STARKVILLE – There were only about 1,800 people in the stands for an intrasquad scrimmage, but Renardo Sidney – at one time a blue-chip high school prospect who played in Los Angeles – was nervous.
Those nerves got frayed when he struggled early in Mississippi State’s scrimmage on Saturday. Sidney began settling for outside shots, finished the day with 10 points on 4 of 13 shooting, and was visibly frustrated.
“I was a little nervous before the game, because I haven’t played in a year-and-a-half,” Sidney said Monday. “Being here with fans kind of set me back. But it’s not an excuse. I played horrible and got to get in more shape.”
Sidney, who’s listed as 6-foot-11, 270 pounds, has struggled with his weight and admits his conditioning isn’t where it should be. Late in the scrimmage, he started cramping badly.
Sidney also admits he needs to mature more, and coach Rick Stansbury agrees.
“Remember, he’s never had no accountability anywhere in his life from the standpoint of how hard you have to work,” the 13th-year coach said. “You can’t just turn it on and turn it off.”
Stansbury added, “And hopefully Saturday, maybe that light came on a little bit for him. That he did get frustrated because he wasn’t very productive in his own mind. As long as he channels that the right way and uses it to make himself better, hey, I think it’s good.”
Sidney reportedly has a nice outside touch, but MSU needs him to stay inside the 3-point line most of the time. He understands that, but frustration got the better of him Saturday.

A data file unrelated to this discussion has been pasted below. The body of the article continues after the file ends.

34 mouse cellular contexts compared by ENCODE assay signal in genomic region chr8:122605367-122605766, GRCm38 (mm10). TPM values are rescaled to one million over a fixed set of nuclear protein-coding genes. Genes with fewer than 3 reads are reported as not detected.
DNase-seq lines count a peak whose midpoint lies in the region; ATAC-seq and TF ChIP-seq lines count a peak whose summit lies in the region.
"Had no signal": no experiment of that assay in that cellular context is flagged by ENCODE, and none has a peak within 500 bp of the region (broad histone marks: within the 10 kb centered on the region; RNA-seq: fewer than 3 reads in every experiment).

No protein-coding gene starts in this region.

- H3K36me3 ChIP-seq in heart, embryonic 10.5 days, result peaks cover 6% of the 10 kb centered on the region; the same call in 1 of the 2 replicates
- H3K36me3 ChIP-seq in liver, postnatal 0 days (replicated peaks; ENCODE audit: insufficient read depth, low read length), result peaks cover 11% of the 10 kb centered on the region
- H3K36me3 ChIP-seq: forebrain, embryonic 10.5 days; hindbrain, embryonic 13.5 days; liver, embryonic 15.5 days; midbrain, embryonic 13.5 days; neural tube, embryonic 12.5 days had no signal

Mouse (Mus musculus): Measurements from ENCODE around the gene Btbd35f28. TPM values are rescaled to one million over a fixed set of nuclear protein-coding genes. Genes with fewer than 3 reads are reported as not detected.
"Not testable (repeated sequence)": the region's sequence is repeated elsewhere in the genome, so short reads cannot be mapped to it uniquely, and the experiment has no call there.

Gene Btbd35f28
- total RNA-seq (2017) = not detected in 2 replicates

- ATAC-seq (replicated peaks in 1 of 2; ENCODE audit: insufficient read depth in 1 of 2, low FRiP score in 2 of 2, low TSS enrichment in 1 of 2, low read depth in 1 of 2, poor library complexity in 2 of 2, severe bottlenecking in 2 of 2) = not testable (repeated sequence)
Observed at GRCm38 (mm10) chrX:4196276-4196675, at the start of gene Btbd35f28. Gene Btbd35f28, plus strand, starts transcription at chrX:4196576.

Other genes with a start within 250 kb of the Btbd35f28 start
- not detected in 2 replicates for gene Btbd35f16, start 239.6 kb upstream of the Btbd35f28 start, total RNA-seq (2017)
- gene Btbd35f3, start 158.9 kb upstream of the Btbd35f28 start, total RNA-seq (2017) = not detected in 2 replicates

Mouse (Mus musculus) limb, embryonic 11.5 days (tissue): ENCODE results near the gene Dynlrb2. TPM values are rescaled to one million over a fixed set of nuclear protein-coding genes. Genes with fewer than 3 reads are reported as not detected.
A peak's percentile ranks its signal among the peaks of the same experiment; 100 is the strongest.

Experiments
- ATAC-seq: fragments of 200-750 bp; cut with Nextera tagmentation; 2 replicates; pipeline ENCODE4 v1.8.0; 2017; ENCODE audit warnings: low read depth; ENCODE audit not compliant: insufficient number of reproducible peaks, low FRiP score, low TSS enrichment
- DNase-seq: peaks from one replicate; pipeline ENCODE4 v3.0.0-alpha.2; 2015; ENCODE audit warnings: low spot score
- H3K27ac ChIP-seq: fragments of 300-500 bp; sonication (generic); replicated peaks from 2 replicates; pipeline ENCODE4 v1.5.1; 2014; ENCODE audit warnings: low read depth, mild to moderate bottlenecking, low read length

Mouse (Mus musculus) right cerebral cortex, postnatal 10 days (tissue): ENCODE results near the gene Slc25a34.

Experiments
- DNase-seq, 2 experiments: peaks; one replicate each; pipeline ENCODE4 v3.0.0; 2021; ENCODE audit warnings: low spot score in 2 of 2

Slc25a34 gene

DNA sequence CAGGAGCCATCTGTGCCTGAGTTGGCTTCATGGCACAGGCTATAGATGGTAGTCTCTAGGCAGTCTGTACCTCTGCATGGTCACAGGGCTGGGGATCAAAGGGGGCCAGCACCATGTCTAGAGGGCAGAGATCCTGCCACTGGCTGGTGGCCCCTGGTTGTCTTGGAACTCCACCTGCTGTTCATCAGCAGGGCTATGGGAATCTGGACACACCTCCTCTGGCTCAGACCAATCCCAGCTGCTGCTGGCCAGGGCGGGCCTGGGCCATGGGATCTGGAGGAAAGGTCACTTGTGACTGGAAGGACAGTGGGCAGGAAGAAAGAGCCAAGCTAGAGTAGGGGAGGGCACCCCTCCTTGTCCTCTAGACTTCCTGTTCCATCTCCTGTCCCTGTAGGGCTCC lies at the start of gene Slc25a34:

“The low block is where I dominate the best,” he said. “I don’t think nobody can stop me in college or in the nation on the block. And I’ve just got to continue to work hard.”
• Stansbury’s lineup sheet is a fluid document, and will remain so for a long time.
He’s got three starters back from last year, but one of them, guard Dee Bost, won’t be on the court until the Bulldogs’ Jan. 8 SEC opener against Alabama.
He’s academically ineligible for the fall semester and must also serve an NCAA-mandated nine-game suspension for not withdrawing his name from the NBA Draft on time.
Then there’s Sidney, who’s serving a nine-game suspension to start the season.
Saturday’s exhibition game against Lindsey Wilson will be the first step in figuring out who to put on the floor and when.
“There’ll be a lot of rotating going on every game, seeing what mixes and matches, see if we can figure it all out, what functions the best, how it functions the best,” Stansbury said.
The backcourt is especially intriguing.
Bost, who can’t play in the scrimmage because of his academic issues, is a two-year starter at point guard but will spend some time at shooting guard this season. Sophomore Twany Beckham and junior college transfer Brian Bryant will hold down the point until Bost returns, and once he does, he could be on the court with either of those players at the same time.
“It’s one of those things where I think for us as players, we have to play and not worry about what we can’t control,” Beckham said. “We’ve got to go out there every day and give it our best and play as hard as we can.”
Bailey ‘ahead of schedule’
• Junior Elgin Bailey, who will be a key for MSU in the post with his toughness and hustle, said his recovery from March knee surgery is “ahead of schedule.”
The 6-8, 276-pounder said he’s about 75 percent recovered and felt fine after Saturday’s scrimmage.
“That’s the best I’ve moved, and plus it’s my first time on the floor in a long time, so I’m happy,” he said. “I felt great Sunday. I didn’t feel no pain, no stiffness. I just felt good.”
Bailey was all over the place Saturday, diving out of bounds for loose balls and hitting the glass for rebounds. It didn’t look like he had any worries about his knee, but he admitted that some hesitation is still there.
“I try not to pay attention to it, try not to let it affect me. But I still hesitate sometimes.”
Contact Brad Locke at 678-1571 or email@example.com
BRAD LOCKE / NEMS Daily Journal